Accessibility links

Taliban Spokesman Calls Obama Overture On Moderates 'Illogical'


A billboard with photos of Osama bin Laden (left), Adam Gadhan (center), and Mullah Mohammad Omar, posted in a Kabul park, asks for information regarding the whereabouts of the Al-Qaeda fugitives.

A billboard with photos of Osama bin Laden (left), Adam Gadhan (center), and Mullah Mohammad Omar, posted in a Kabul park, asks for information regarding the whereabouts of the Al-Qaeda fugitives.

KABUL (Reuters) -- Afghanistan's Taliban has turned down as illogical U.S. President Barack Obama's bid to reach out to moderate elements of the insurgents, saying the exit of foreign troops was the only solution for ending the war.

Obama, in an interview with "The New York Times," expressed an openness to adapting tactics in Afghanistan that had been used in Iraq to reach out to moderate elements there.

"This does not require any response or reaction for this is illogical," Qari Mohammad Yousuf, a purported spokesman for the insurgent group, told Reuters when asked if its top leader, Mullah Mohammad Omar, would make any comment about Obama's proposal. "The Taliban are united, have one leader, one aim, one policy. ...I do not know why they are talking about moderate Taliban and what it means?"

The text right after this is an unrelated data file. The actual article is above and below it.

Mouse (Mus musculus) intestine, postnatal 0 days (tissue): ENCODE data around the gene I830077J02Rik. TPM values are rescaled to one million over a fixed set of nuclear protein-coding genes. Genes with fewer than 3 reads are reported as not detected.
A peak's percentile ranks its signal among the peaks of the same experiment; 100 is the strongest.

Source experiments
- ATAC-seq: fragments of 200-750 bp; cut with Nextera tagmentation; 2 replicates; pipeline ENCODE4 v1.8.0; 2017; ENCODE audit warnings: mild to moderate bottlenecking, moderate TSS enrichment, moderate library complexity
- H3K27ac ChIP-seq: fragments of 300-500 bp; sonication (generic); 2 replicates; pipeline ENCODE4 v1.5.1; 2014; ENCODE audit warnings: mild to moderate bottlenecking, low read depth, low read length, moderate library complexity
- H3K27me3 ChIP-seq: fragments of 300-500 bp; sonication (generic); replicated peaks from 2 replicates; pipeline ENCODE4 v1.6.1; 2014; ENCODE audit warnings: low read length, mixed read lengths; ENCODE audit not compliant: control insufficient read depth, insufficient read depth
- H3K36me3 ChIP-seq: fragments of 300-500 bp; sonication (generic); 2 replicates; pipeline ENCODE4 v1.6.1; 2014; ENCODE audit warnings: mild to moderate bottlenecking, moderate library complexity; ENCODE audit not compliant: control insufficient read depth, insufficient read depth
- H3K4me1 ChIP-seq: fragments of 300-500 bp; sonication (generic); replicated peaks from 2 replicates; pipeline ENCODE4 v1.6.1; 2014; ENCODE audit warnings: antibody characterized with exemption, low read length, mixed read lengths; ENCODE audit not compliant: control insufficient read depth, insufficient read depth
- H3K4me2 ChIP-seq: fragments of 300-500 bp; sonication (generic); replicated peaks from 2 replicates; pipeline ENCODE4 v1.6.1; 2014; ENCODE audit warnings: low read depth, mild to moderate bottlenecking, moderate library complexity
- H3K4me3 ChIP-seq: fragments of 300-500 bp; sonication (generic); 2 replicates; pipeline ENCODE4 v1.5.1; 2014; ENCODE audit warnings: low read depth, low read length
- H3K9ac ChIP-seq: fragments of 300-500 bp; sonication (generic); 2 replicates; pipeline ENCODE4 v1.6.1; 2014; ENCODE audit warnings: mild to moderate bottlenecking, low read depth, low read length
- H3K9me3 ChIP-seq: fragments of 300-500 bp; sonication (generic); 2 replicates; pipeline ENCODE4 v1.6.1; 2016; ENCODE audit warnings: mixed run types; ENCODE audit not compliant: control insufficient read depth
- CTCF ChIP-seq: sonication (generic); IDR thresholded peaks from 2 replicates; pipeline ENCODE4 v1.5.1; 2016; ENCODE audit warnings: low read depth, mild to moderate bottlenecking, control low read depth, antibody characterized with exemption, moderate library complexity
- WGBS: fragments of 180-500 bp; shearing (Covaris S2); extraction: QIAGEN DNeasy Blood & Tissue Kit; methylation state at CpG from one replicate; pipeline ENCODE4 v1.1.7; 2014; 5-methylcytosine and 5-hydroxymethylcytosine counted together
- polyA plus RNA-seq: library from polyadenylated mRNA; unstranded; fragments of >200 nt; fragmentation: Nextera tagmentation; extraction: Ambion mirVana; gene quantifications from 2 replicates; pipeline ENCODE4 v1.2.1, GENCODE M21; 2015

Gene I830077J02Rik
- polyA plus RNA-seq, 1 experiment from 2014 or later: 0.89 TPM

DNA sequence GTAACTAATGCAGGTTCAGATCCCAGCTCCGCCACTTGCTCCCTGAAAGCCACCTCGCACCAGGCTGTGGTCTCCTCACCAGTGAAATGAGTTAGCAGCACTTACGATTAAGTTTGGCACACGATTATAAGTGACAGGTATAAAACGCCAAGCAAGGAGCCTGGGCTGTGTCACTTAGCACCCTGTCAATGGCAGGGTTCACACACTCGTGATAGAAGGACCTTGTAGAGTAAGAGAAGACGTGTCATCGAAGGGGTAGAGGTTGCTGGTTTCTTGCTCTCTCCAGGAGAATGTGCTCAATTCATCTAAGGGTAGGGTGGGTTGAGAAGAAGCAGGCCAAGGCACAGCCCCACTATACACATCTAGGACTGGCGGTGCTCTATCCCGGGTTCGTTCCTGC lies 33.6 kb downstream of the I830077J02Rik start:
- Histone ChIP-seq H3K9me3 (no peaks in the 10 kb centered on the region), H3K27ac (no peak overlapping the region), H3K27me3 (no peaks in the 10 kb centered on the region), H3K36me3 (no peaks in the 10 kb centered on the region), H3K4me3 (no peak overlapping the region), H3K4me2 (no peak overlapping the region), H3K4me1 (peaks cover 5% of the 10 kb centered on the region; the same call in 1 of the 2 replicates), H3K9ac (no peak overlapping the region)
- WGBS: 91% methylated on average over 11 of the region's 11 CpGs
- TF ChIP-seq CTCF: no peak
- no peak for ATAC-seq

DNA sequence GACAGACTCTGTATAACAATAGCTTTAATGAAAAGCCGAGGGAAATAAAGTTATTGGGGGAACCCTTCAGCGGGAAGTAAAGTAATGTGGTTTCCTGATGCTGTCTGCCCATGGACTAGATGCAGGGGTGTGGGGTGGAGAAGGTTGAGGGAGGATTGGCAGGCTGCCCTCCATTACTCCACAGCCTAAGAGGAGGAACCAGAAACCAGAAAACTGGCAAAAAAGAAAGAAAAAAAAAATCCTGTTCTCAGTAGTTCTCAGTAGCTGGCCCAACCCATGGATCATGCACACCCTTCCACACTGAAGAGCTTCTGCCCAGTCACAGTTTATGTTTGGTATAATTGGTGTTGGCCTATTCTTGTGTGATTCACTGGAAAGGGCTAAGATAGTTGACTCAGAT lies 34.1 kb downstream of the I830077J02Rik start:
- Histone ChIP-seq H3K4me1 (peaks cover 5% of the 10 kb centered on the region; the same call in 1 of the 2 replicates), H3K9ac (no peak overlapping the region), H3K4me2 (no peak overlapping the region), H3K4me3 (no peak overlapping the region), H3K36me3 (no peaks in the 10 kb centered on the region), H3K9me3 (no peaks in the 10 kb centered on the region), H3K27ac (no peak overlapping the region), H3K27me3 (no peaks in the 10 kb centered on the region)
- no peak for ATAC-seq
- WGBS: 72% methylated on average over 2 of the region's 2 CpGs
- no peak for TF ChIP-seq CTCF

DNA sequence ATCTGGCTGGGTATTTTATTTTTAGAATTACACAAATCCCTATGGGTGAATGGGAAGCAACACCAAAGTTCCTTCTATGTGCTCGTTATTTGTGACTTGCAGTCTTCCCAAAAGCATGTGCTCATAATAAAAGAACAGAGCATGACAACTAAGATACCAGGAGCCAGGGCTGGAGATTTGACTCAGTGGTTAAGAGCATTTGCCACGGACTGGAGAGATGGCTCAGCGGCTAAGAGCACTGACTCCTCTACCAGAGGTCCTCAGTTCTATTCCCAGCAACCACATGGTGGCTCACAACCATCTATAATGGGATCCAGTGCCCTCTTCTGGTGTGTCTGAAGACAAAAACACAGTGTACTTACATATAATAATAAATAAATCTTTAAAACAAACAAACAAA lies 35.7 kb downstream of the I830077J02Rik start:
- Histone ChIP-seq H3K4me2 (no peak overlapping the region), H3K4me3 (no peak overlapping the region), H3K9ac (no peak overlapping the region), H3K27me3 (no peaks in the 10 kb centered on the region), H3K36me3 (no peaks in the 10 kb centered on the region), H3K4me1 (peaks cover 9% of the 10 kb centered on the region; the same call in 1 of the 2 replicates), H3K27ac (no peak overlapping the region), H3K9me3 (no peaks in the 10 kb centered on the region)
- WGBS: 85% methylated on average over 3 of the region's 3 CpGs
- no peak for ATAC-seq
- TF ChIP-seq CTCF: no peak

"If it means those who are not fighting and are sitting in their homes, then talking to them is meaningless," Yousuf said. "This really is surprising the Taliban."

In Iraq, the use of Sunni Muslim community leaders to employ their people to patrol their neighborhoods has been credited as one of the main reasons behind sharp falls in violence.

Obama did point out that compared to Iraq, the situation was more complex in Afghanistan, where nearly 70,000 foreign troops, 38,000 of them American, are due to be joined in coming months by another 17,000 U.S. soldiers.

Afghan President Hamid Karzai, who has been leading Afghanistan since U.S.-led troops overthrew the Taliban in an invasion in 2001, welcomed Obama's proposal.

The number of foreign troops in Afghanistan has risen steadily since the Taliban's ouster after they refused to hand over Al-Qaeda leaders responsible for the September 11, 2001, attacks on the United States.

So has the level of Taliban attacks against the government and foreign forces, prompting Obama to term Afghanistan as a top foreign policy priority for his new administration.

Yousuf said the expulsion of foreign troops was the only solution for Afghanistan's spiraling violence.

"Afghans know better how to decide about their destiny," he replied when asked if the Taliban were willing to hold talks with Karzai's government should and when the troops leave.
XS
SM
MD
LG